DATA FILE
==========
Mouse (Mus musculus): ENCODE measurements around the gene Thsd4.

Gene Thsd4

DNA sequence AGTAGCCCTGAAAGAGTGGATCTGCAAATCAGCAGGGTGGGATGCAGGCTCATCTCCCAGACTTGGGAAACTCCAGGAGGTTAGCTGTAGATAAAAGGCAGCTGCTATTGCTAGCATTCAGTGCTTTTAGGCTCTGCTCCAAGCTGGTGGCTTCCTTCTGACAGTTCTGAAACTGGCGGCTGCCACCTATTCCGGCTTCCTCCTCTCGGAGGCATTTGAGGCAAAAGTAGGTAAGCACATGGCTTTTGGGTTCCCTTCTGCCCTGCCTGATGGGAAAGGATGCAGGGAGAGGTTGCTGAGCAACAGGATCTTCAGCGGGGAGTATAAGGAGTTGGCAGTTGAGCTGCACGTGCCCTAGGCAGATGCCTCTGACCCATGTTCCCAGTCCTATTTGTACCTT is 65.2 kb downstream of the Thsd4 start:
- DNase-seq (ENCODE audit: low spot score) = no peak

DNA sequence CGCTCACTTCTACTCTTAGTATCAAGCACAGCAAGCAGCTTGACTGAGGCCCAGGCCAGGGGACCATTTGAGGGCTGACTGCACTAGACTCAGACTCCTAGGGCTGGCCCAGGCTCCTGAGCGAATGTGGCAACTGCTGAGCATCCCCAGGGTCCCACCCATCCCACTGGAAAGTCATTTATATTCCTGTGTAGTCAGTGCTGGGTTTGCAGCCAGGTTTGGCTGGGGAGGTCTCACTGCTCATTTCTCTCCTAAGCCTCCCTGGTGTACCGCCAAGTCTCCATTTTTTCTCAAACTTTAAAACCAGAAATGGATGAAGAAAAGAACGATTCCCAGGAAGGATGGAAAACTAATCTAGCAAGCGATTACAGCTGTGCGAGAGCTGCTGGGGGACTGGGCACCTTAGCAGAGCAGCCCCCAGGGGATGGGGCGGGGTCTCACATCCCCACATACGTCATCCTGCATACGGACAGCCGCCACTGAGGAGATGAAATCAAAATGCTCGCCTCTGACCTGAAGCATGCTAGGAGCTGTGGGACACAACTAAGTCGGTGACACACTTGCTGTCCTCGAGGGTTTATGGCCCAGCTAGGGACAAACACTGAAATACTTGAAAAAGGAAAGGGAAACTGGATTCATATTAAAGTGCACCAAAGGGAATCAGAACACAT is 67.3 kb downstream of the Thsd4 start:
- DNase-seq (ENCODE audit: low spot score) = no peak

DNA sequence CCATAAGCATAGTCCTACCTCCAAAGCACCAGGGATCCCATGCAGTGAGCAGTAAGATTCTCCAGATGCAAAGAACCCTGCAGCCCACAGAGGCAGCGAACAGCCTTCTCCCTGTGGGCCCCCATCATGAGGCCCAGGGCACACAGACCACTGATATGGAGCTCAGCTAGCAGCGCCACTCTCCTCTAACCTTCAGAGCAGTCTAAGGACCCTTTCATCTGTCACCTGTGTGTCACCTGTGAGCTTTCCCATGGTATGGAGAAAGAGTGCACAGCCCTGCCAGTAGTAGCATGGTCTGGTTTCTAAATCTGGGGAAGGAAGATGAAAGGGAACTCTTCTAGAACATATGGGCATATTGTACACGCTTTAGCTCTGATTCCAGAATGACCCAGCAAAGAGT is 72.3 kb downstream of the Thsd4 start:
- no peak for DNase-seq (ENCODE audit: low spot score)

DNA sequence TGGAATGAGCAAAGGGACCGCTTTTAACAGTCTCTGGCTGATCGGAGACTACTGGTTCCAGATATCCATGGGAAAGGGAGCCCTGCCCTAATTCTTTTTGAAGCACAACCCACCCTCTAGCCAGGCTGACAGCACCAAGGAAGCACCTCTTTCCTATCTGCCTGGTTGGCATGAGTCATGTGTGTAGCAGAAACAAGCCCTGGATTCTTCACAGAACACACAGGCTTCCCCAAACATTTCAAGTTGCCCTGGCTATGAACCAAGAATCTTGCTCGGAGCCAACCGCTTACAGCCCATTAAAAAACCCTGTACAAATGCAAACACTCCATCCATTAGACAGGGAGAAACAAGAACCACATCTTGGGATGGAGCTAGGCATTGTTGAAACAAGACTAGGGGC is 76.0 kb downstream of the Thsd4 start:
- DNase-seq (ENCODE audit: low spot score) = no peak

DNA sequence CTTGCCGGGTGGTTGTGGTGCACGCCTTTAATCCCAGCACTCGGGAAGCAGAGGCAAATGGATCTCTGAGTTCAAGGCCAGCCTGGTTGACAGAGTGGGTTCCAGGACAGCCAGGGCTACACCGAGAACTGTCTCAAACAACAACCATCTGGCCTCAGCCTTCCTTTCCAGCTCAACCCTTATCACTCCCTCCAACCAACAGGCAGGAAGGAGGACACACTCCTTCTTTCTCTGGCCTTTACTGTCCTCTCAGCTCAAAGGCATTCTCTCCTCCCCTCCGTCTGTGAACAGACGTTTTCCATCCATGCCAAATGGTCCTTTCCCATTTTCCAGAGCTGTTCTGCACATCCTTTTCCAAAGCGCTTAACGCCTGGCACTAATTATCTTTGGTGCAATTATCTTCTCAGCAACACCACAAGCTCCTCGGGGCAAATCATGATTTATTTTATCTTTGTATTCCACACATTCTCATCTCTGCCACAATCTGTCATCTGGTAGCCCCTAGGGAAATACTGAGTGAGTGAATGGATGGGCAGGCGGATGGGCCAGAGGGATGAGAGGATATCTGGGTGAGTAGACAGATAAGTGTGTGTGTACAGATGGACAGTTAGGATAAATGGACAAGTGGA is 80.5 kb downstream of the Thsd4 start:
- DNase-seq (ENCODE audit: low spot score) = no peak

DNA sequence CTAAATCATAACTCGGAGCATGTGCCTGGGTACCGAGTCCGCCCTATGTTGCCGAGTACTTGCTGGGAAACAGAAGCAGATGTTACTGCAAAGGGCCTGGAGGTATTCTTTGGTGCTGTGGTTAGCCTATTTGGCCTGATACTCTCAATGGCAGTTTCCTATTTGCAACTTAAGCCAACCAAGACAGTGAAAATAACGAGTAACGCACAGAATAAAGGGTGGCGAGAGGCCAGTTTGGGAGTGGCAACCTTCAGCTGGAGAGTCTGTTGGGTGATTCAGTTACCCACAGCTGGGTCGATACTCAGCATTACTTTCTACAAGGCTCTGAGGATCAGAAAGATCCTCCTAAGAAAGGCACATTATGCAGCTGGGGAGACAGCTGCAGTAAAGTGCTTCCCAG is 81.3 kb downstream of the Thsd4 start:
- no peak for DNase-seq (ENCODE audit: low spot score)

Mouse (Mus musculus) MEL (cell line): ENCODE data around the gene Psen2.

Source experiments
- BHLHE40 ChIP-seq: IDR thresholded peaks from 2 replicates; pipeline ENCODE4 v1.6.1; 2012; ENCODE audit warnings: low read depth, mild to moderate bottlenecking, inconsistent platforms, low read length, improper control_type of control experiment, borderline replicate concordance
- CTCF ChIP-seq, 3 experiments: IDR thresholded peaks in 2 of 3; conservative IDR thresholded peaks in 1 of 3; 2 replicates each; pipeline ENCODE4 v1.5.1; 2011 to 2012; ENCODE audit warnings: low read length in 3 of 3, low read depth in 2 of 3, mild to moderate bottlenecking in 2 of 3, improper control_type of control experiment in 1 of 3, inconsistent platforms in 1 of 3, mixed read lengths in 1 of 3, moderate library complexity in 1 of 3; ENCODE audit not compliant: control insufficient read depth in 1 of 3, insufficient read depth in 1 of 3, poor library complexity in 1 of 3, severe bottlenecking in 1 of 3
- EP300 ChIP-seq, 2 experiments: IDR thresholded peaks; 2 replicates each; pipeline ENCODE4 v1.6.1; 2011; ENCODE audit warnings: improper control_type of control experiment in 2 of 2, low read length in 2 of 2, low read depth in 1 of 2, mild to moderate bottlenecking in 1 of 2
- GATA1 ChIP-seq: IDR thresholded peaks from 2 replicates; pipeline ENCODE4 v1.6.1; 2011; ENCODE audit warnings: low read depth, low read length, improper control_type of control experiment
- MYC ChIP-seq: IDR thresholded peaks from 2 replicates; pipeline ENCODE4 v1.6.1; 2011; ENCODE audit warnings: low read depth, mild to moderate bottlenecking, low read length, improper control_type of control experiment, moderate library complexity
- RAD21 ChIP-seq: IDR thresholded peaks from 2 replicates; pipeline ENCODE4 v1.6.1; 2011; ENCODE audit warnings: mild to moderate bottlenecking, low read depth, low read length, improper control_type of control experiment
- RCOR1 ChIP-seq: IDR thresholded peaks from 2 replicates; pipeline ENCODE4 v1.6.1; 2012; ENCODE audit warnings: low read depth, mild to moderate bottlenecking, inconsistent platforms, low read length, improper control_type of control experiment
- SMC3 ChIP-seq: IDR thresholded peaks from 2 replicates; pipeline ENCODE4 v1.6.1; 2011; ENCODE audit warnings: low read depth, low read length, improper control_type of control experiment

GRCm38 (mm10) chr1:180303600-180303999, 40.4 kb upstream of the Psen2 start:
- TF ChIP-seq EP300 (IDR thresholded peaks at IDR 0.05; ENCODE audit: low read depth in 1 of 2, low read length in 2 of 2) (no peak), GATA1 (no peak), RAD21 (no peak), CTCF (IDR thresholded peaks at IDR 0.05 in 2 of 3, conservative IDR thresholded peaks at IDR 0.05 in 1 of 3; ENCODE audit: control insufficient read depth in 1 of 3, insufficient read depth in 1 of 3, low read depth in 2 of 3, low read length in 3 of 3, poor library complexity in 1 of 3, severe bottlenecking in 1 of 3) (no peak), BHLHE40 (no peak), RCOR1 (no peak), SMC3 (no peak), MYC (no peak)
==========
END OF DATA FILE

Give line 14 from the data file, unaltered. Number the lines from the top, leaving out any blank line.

- no peak for DNase-seq (ENCODE audit: low spot score)